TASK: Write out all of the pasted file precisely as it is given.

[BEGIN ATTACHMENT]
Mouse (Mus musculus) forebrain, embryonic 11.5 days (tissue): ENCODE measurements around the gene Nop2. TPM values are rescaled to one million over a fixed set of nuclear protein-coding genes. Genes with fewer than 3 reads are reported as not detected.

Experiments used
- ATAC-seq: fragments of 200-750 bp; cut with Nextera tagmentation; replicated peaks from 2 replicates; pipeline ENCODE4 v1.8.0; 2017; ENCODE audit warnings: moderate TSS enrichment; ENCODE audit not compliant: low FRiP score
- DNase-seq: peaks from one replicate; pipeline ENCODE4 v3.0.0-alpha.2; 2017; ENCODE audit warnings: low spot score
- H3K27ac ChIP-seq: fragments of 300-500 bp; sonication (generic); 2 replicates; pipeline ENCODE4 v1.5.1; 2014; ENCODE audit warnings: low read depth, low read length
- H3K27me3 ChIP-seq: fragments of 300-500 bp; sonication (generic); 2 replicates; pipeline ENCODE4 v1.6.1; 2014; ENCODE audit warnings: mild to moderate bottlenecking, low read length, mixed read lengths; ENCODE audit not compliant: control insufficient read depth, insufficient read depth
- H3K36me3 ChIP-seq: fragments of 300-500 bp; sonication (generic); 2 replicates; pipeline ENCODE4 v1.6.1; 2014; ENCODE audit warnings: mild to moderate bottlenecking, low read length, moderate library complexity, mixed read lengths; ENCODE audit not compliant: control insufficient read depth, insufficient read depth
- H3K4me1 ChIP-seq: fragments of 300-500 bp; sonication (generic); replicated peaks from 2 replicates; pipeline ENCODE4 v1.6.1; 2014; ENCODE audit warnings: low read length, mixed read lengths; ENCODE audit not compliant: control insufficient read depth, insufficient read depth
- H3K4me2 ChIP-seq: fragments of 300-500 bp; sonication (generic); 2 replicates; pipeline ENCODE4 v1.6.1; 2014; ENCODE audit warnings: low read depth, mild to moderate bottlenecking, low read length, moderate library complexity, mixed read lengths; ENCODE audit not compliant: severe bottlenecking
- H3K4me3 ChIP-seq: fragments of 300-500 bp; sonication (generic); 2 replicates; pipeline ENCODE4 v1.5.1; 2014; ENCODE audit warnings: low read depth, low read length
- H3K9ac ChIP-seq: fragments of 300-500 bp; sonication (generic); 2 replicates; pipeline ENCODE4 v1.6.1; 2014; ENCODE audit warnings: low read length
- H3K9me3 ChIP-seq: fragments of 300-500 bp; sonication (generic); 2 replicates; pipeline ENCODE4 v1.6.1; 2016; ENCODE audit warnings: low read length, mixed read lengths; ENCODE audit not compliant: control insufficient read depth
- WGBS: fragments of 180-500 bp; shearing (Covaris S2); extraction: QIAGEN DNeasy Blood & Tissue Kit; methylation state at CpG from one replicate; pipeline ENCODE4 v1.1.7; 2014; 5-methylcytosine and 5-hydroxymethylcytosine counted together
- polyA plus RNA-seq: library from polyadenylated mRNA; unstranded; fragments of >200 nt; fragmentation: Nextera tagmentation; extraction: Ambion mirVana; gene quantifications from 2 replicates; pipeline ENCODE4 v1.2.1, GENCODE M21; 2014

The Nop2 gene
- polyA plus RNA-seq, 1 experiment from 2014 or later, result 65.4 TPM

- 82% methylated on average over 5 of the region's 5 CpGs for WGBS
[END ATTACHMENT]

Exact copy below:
Mouse (Mus musculus) forebrain, embryonic 11.5 days (tissue): ENCODE measurements around the gene Nop2. TPM values are rescaled to one million over a fixed set of nuclear protein-coding genes. Genes with fewer than 3 reads are reported as not detected.

Experiments used
- ATAC-seq: fragments of 200-750 bp; cut with Nextera tagmentation; replicated peaks from 2 replicates; pipeline ENCODE4 v1.8.0; 2017; ENCODE audit warnings: moderate TSS enrichment; ENCODE audit not compliant: low FRiP score
- DNase-seq: peaks from one replicate; pipeline ENCODE4 v3.0.0-alpha.2; 2017; ENCODE audit warnings: low spot score
- H3K27ac ChIP-seq: fragments of 300-500 bp; sonication (generic); 2 replicates; pipeline ENCODE4 v1.5.1; 2014; ENCODE audit warnings: low read depth, low read length
- H3K27me3 ChIP-seq: fragments of 300-500 bp; sonication (generic); 2 replicates; pipeline ENCODE4 v1.6.1; 2014; ENCODE audit warnings: mild to moderate bottlenecking, low read length, mixed read lengths; ENCODE audit not compliant: control insufficient read depth, insufficient read depth
- H3K36me3 ChIP-seq: fragments of 300-500 bp; sonication (generic); 2 replicates; pipeline ENCODE4 v1.6.1; 2014; ENCODE audit warnings: mild to moderate bottlenecking, low read length, moderate library complexity, mixed read lengths; ENCODE audit not compliant: control insufficient read depth, insufficient read depth
- H3K4me1 ChIP-seq: fragments of 300-500 bp; sonication (generic); replicated peaks from 2 replicates; pipeline ENCODE4 v1.6.1; 2014; ENCODE audit warnings: low read length, mixed read lengths; ENCODE audit not compliant: control insufficient read depth, insufficient read depth
- H3K4me2 ChIP-seq: fragments of 300-500 bp; sonication (generic); 2 replicates; pipeline ENCODE4 v1.6.1; 2014; ENCODE audit warnings: low read depth, mild to moderate bottlenecking, low read length, moderate library complexity, mixed read lengths; ENCODE audit not compliant: severe bottlenecking
- H3K4me3 ChIP-seq: fragments of 300-500 bp; sonication (generic); 2 replicates; pipeline ENCODE4 v1.5.1; 2014; ENCODE audit warnings: low read depth, low read length
- H3K9ac ChIP-seq: fragments of 300-500 bp; sonication (generic); 2 replicates; pipeline ENCODE4 v1.6.1; 2014; ENCODE audit warnings: low read length
- H3K9me3 ChIP-seq: fragments of 300-500 bp; sonication (generic); 2 replicates; pipeline ENCODE4 v1.6.1; 2016; ENCODE audit warnings: low read length, mixed read lengths; ENCODE audit not compliant: control insufficient read depth
- WGBS: fragments of 180-500 bp; shearing (Covaris S2); extraction: QIAGEN DNeasy Blood & Tissue Kit; methylation state at CpG from one replicate; pipeline ENCODE4 v1.1.7; 2014; 5-methylcytosine and 5-hydroxymethylcytosine counted together
- polyA plus RNA-seq: library from polyadenylated mRNA; unstranded; fragments of >200 nt; fragmentation: Nextera tagmentation; extraction: Ambion mirVana; gene quantifications from 2 replicates; pipeline ENCODE4 v1.2.1, GENCODE M21; 2014

The Nop2 gene
- polyA plus RNA-seq, 1 experiment from 2014 or later, result 65.4 TPM

- 82% methylated on average over 5 of the region's 5 CpGs for WGBS